Keeping with the grand tradition of “white people calling Native American things by the wrong name,” these ruins aren’t Aztec. They’re actually attributed to Pueblo peoples (Zuni, Hopi, Navajo, Zia…just to name a few) who also don’t consider them ruins. The Pueblo peoples consider the land to be their bible, and this site, as well as the “ruins” in Chaco Canyon, extremely holy places that their ancestors still occupy. In short, the “Aztec Ruins” are neither Aztec nor ruins. Discuss.
The construction of these multi-story communities started as early as 1100AD and integrated super complex mathematical computations into the architecture and design, aligning the structures with the cosmos.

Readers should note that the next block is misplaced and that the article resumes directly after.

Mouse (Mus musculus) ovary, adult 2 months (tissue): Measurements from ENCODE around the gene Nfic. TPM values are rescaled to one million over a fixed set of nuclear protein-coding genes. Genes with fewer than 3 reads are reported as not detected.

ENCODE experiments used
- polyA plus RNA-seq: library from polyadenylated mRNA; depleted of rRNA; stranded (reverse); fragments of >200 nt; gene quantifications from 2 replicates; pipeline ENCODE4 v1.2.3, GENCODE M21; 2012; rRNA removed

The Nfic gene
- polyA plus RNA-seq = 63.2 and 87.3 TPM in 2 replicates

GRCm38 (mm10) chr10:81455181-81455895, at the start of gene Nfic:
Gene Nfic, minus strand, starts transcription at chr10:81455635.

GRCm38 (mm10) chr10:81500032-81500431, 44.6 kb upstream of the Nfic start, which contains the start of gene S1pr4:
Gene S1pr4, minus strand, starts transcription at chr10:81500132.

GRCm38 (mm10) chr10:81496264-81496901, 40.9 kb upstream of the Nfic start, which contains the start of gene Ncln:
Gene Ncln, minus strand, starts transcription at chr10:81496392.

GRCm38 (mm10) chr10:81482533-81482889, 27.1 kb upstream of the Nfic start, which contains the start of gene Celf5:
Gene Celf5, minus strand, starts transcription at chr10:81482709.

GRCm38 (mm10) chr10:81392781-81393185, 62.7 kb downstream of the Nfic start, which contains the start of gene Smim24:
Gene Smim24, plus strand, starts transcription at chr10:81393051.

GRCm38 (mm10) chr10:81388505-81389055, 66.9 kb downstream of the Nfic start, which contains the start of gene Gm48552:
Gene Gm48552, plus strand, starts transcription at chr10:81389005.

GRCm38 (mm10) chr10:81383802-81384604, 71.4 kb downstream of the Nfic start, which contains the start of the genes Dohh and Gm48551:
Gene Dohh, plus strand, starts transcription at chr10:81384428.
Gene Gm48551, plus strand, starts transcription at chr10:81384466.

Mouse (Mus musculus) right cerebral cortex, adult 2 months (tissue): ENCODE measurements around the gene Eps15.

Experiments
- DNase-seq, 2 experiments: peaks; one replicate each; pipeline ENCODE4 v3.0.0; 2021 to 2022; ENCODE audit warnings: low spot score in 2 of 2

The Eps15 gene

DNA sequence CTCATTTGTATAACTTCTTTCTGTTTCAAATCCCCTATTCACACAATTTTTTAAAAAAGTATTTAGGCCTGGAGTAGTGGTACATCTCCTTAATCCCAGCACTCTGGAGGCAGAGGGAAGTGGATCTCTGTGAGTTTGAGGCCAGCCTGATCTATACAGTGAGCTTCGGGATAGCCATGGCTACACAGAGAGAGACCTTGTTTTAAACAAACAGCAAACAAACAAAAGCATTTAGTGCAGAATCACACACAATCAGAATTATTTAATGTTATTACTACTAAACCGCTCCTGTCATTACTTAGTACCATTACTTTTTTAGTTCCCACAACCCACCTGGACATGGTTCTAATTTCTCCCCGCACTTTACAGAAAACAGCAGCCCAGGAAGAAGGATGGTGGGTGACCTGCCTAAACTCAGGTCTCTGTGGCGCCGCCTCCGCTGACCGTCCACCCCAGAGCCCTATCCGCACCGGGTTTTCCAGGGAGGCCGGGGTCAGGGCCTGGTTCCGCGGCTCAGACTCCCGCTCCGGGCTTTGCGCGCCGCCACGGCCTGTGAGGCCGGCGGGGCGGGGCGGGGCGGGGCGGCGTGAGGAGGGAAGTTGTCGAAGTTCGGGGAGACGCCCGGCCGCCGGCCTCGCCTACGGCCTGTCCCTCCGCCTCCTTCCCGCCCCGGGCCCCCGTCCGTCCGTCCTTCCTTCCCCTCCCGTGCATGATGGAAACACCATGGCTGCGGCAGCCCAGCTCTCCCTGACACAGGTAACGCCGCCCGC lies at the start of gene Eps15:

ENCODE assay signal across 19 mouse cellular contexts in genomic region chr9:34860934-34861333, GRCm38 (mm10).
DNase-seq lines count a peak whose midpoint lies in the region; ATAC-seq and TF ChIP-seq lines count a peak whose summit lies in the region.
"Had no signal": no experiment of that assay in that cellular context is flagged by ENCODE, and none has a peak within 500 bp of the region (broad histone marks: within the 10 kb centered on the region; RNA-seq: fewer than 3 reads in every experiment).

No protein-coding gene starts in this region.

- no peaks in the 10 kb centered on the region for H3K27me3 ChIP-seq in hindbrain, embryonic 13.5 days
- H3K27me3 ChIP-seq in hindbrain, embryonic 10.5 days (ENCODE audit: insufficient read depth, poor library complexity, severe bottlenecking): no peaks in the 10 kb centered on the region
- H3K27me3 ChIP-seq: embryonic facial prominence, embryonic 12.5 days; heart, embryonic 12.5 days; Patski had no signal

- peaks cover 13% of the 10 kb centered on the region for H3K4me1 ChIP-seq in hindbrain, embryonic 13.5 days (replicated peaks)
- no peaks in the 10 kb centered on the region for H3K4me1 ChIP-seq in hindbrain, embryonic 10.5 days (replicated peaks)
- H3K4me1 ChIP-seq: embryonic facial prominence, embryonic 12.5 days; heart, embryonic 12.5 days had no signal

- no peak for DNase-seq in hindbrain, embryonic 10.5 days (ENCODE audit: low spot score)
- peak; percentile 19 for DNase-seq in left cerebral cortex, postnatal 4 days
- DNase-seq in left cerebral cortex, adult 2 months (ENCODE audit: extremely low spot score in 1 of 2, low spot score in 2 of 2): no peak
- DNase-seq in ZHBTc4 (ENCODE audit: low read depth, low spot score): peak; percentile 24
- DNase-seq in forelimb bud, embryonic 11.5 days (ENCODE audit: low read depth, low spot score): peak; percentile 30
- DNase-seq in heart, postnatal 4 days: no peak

I cannot say enough about how wonderfully this site is maintained and how awesome the National Parks team is. When I arrived, I was handed a laminated packet filled with super insightful information around the structure organized by stop on the short trail. The on-site museum is superbly curated and everyone on site was incredibly knowledgable and passionate.
Monday, I spent a couple hours exploring the Living Desert Zoo & Gardens State Park in Carlsbad, NM. I was delighted to learn from the docent that Living Desert is NOT your typical zoo. All the animals there are indigenous to the various desert environments and are only in captivity because a) they’ve been injured or were sick or b) they’ve imprinted onto humans in a way that would make them vulnerable in the wild…so it feels more like a wildlife sanctuary than a zoo.